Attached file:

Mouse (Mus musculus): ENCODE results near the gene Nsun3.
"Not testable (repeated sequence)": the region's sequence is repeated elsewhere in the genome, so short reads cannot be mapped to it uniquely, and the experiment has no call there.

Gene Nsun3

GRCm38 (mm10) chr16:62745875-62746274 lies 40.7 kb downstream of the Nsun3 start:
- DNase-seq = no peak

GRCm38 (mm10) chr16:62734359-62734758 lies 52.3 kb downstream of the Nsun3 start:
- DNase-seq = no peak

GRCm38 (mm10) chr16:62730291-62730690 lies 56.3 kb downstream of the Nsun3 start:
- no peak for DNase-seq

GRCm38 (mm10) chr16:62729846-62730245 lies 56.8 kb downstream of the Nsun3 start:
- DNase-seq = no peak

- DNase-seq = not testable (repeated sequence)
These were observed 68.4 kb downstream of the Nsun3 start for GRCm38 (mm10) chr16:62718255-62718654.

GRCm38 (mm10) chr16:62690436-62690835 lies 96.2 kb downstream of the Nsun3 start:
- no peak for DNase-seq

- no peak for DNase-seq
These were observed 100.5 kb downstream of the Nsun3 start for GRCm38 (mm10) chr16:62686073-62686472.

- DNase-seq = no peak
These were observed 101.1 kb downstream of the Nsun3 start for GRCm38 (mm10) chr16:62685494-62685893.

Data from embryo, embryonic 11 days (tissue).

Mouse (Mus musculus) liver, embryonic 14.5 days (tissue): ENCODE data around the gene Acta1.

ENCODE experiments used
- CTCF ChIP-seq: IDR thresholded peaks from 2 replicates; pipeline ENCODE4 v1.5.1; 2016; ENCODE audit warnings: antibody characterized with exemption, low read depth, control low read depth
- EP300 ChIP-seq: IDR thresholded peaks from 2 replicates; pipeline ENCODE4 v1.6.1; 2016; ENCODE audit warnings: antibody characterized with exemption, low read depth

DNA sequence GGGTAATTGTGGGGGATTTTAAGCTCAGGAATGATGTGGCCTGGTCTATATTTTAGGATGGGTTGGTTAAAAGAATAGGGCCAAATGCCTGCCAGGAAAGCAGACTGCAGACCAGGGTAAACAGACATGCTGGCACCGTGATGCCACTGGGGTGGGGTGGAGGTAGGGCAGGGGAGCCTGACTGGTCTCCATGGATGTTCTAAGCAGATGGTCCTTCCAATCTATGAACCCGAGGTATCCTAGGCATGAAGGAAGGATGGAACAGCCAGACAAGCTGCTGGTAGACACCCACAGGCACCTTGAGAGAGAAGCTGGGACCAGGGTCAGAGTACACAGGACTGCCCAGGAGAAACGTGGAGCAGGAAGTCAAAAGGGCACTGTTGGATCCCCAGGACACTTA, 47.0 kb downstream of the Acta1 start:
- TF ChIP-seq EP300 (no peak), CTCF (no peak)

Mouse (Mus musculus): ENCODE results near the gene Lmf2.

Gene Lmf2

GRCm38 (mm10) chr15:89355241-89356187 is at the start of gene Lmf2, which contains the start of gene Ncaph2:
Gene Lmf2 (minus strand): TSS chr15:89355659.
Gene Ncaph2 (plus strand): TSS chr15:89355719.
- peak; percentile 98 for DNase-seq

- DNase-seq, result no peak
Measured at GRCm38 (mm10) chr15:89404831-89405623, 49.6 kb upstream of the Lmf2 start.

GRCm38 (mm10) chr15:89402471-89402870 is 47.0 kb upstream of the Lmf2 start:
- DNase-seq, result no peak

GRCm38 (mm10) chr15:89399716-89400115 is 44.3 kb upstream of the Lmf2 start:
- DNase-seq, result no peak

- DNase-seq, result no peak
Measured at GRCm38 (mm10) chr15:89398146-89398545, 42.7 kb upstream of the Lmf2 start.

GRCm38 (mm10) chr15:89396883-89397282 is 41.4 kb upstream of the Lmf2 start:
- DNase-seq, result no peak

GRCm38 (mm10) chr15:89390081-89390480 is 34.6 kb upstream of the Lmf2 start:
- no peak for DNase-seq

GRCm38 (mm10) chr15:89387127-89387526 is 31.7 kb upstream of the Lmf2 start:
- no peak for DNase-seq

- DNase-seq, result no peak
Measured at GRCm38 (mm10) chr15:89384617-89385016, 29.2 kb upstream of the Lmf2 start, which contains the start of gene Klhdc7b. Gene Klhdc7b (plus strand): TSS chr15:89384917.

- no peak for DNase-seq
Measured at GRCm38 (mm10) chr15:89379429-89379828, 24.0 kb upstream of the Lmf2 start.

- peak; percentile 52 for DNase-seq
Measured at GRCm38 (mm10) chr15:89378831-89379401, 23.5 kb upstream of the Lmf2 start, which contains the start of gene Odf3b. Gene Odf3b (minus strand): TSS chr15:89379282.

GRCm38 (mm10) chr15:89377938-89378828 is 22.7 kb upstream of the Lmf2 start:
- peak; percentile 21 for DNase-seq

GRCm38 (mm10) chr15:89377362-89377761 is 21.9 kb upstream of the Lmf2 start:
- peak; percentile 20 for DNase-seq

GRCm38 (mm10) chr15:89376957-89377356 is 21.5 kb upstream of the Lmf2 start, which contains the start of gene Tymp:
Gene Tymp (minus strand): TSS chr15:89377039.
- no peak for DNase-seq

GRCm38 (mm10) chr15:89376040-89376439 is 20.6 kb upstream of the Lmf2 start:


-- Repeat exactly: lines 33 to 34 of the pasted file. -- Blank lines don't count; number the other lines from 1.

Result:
- DNase-seq, result no peak
Measured at GRCm38 (mm10) chr15:89404831-89405623, 49.6 kb upstream of the Lmf2 start.